If you’re beyond that, it usually means you’re giving the league at least a medium effort. You might not care about every team’s bottom line grinder or who has the best prospect depth chart, but you have a general idea of who the best players are on every team, who wins the awards, who gets the all-star nods. Who gets drafted the fastest in your fantasy league. Heaven forbid you read anything about the numbers side of the game (hello!), in which case these names are hammered into your head ad nauseam. There isn’t a middle ground with the above group of 20 – you’ve either never heard of any of them, or you’re quite familiar with 18-20 of them. If you’re at the level of interest where you care enough about finding out who the most underrated players are, you know every player on this list.
After all, it includes at least two first-ballot Hall of Famers and a few others who are on track to get there. It features six Top-10 draft picks. It features 18 players who got at least one vote for either an award or an end-of-season all-star team last year. The vast majority of the group makes over $5 million per season, with some players pushing towards the very top of the league. It features five players who have won major awards that they were voted for, including three multi-time winners. It features the only two players to get offer sheeted in the past 12 years. It features enough All-Star appearances for me to not bother counting up the exact number, but we’re closer to “dozens” than “handful”.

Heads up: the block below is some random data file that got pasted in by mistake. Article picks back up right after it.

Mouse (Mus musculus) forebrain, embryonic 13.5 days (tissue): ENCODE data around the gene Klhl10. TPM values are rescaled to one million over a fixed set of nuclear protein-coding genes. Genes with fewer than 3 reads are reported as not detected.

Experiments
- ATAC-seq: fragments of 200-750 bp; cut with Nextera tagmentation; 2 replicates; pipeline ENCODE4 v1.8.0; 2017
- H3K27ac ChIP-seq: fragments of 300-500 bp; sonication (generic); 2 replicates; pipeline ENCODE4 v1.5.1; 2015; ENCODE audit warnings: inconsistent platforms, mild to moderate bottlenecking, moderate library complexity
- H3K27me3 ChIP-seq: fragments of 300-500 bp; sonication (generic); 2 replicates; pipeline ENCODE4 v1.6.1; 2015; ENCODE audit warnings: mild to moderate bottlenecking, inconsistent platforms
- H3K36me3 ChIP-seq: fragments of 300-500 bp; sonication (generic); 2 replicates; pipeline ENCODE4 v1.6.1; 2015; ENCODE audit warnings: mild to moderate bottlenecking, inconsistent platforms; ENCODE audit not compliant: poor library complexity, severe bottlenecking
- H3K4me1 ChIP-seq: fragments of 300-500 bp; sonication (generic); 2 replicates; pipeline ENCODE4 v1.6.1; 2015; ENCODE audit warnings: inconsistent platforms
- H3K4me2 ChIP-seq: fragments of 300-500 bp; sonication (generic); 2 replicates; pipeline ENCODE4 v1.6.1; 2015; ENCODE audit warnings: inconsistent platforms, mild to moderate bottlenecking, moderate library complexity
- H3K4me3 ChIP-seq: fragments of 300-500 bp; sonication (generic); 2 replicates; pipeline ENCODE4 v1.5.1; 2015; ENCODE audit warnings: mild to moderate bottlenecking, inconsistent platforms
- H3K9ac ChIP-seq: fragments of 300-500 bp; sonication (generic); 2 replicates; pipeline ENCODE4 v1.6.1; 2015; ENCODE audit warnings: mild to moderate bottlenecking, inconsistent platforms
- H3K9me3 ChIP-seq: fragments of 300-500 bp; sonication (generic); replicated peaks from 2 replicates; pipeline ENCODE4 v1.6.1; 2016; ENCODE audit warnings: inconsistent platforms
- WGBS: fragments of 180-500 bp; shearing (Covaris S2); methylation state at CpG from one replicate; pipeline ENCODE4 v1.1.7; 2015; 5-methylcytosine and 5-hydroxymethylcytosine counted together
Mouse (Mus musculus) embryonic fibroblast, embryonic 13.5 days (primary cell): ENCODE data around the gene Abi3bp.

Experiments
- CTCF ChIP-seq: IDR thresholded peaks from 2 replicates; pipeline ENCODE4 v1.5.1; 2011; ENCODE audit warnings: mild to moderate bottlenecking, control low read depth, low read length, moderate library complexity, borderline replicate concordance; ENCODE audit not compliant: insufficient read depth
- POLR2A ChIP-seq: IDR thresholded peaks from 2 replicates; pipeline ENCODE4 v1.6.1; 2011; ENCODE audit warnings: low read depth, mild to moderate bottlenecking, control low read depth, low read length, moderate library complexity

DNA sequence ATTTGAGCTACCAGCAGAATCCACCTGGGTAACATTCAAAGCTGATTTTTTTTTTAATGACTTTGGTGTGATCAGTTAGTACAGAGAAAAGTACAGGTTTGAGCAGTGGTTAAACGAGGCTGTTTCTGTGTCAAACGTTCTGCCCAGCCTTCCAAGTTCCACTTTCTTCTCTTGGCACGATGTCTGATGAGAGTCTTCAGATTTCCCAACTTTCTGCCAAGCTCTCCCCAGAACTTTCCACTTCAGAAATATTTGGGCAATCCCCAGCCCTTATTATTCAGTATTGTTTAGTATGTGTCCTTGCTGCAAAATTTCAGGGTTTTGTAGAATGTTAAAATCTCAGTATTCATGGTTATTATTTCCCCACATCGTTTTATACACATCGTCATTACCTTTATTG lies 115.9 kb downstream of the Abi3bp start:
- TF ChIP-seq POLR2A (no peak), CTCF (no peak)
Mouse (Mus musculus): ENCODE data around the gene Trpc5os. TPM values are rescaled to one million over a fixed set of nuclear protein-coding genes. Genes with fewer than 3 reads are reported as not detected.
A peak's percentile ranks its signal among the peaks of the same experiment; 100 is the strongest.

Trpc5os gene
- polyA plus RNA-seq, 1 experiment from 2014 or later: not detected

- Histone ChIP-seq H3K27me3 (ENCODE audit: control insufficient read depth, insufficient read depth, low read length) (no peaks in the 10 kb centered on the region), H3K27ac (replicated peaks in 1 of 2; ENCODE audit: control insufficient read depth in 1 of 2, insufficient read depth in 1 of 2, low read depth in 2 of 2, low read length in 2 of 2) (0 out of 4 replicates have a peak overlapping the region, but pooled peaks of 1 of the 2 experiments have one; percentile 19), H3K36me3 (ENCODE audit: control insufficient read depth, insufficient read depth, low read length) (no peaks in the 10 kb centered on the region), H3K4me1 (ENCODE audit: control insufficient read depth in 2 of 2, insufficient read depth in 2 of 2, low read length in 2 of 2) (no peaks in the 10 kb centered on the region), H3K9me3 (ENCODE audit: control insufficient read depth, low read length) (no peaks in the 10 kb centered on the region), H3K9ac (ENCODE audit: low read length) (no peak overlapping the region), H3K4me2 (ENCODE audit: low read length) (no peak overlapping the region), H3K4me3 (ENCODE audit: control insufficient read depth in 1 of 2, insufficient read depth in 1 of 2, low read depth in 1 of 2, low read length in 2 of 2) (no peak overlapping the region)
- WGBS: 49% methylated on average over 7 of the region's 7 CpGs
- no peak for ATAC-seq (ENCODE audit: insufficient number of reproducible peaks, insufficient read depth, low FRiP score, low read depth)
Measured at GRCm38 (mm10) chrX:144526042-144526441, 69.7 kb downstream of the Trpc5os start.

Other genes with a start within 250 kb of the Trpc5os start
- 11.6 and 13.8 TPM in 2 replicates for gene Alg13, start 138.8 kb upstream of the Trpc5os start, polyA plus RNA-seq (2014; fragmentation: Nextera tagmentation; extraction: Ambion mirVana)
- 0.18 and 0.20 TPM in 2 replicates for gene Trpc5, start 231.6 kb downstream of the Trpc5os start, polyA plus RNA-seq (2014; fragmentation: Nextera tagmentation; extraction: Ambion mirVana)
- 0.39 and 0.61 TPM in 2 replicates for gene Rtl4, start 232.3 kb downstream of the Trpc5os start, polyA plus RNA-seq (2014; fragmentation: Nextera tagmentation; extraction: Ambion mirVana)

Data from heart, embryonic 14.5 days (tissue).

It’s a star-studded group of players who, again, mostly fit the simple guidelines – if we consider Winnipeg to be one of the two “small” Canadian markets (along with Ottawa), Giordano is the only Canadian big market player on this list – he was a case of genuinely being underrated early in his career (undrafted, played in Europe when he wasn’t getting NHL minutes, etc), but still carries that name into the twilight of his career, Norris Trophy in hand. For the big American Markets, you get Bergeron, Backstrom, and Malkin. Backstrom and Malkin have been big to huge names their entire careers, and gotten tons of recognition, but become “sleeper picks” just because they aren’t Ovechkin and Crosby. Bergeron has been a fan, scout, media, and staff darling for nearly his entire career, and literally centres a line called “The Perfection Line” that is considered the best in the league – his stock only dipped when concussions derailed his early-mid 20s, an era long past him now.